Do you think there is the risk of creating/increasing a digital divide? Older adults inherently have difficulties using technology.
- The divide can be increased or decreased, depending. Older adults don’t necessarily have more difficulties using this technology. In fact, there are VR apps that are specifically for old people and help them to connect with their family and friends, or ‘travel’ to places they cannot visit any longer. One such app as is Alcove. There is also research that VR can be beneficial for autistic people.
- Having said that accessibility can be an issue with technology, incl. VR, not just for the elderly but also for people with certain disabilities or specific needs. So, there is a lot of work that needs to be done in this area, and fortunately both VR companies and organisations dedicated to this cause are working on it. One solution is to provide access to VR via different means, such as the smartphone, tablets, and desktop, besides VR headsets.
How scaleable would it be – say for example you have an academic with 1400 students who is interested in this area, and wants to run role plays with her students – is this a feasible option to have this many students at the same time?
- With one teacher, this seems difficult. You can, of course, have dozens of teachers, each with their own class teach in VR at the same time. There are events with such a large number of participants too, but that will be more like teaching in a lecture hall, which I wouldn’t necessarily do in VR.
- A lot depends also on what type of VR will be used – high or low immersion, for example, whether it will be used online or offline, synchronously or asynchronously, or with local or remote students. And all this ultimately depends on why they want to use VR. What is the problem that VR is the solution for?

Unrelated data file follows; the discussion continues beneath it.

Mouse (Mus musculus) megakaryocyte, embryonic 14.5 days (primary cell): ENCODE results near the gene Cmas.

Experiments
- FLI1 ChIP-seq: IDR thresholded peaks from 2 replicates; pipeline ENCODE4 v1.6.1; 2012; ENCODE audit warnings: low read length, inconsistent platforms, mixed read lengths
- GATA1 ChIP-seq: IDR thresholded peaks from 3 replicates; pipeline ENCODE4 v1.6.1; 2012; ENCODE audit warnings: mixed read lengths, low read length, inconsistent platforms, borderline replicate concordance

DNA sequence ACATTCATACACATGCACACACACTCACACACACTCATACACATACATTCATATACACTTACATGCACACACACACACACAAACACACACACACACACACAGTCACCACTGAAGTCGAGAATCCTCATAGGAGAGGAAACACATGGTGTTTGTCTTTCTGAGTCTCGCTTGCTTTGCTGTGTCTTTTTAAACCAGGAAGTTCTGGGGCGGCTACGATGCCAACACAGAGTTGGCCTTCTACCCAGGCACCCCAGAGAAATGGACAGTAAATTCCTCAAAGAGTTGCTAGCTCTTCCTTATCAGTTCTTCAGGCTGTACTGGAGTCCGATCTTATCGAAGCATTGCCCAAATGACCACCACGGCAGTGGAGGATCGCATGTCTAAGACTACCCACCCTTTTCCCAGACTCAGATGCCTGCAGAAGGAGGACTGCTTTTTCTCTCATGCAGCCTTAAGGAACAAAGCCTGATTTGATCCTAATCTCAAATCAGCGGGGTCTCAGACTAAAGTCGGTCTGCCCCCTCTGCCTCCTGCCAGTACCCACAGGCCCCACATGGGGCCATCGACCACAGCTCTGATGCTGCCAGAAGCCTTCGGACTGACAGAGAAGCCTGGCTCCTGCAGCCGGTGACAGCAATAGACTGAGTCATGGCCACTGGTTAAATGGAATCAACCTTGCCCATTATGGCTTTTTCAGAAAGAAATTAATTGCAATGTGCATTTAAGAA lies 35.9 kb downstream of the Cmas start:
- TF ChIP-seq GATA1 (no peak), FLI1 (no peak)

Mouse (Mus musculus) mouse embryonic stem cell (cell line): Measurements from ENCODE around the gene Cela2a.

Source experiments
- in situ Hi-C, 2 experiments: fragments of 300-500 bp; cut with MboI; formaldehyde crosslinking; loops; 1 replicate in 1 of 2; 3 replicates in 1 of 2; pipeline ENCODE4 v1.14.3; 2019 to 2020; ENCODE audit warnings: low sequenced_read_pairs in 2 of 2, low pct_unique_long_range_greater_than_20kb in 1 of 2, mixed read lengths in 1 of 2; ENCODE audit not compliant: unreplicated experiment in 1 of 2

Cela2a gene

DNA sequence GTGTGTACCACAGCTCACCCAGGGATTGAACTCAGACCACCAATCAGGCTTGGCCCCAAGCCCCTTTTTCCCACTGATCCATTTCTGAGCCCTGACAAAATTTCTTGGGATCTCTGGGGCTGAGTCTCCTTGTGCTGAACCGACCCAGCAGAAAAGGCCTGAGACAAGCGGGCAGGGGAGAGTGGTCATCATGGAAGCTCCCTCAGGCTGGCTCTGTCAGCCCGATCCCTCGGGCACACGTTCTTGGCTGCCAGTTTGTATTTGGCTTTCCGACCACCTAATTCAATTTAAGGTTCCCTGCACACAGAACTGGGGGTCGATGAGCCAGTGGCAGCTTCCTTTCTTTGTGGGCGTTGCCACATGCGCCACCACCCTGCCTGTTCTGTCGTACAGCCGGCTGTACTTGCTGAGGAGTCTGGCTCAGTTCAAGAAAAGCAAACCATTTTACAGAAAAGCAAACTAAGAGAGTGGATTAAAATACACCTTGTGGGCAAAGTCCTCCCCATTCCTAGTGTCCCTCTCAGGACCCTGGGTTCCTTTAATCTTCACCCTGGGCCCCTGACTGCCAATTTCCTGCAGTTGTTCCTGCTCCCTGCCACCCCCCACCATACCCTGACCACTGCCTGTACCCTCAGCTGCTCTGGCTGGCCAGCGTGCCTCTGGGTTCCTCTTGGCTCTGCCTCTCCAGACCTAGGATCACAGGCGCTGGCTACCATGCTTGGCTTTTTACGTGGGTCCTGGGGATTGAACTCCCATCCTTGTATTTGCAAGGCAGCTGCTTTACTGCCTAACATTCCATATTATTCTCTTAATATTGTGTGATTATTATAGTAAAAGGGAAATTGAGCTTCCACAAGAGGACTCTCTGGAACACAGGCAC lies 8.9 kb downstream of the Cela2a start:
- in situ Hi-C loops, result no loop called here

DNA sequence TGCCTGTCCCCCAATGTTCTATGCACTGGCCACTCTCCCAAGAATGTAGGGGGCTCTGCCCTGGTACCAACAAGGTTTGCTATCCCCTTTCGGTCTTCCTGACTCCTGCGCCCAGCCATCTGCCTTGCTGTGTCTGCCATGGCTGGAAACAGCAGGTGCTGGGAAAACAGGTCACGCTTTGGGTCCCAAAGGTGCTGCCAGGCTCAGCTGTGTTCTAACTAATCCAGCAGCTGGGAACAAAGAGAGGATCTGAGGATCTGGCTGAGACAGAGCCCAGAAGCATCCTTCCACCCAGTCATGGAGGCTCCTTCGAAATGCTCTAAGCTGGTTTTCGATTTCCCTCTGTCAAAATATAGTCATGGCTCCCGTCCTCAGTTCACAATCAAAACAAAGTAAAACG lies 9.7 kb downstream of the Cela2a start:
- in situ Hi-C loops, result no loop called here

Several questions about teacher training and how to get started with VR teaching:
Are there courses for immersive teaching?
Can you recommend any courses on how to use metaverse?
Do you offer basic courses in using the technology in Metaverse?
Could you please tell us about any basic online courses available about immersive teaching using metaverse
I am a teacher and entrepreneur so what’s the best way to go about preparing my teachers and myself to be able to use VR to teach at my school?
- I currently don’t offer any courses, but I can be booked for consulting by institutions who want to start using VR and understand their options, and can provide sessions on research-backed techniques, methods and approaches that work well in VR language teaching.
- I can’t remember having seen any specific courses for teaching in the metaverse, but I’m pretty sure there are some for using virtual reality in education. For now, you might want to start with introductory courses about VR.
- You can, as I mentioned at the end of my talk, curate your own learning: read about how to teach languages in VR and attend conference presentations, or join a community of practice (see the following question). This takes more time but can be very rewarding.
Could you give us some community names?
- The most active community of practice for teachers and language learners seems to be the vlanguages group, which is part of the bigger Educators in VR group. FrameVR has an active community as well, even though it is not specifically for language learning or teaching.
Are you interested in participating in an interview about the Futures of TEFL? It is my thesis topic.
- You can contact me and tell me more about it.
Do we really have to replace everything? Our food, trees, nature, education. It’s not immersion that makes learning possible, it’s relevance.
- I left this question to the end because I can totally relate to it emotionally. If you look around on my website, you feel see that besides technology, I am most interested in the environment, in nature photography, foraging and hiking. I’ve often used technology and language learning to create awareness of environmental issues. I’m also a member of ELT Footprint and have given talks on how to use VR for environmentally-themed lessons. I like technology, but am aware of the downsides; I also love switching off and putting away everything and losing myself in nature. There is nothing more beautiful than standing or sitting under a tree, walking through a forest and experiences it with all senses. So, no, I don’t think we should replace any of that with virtual reality, and we don’t have to. We can have both ???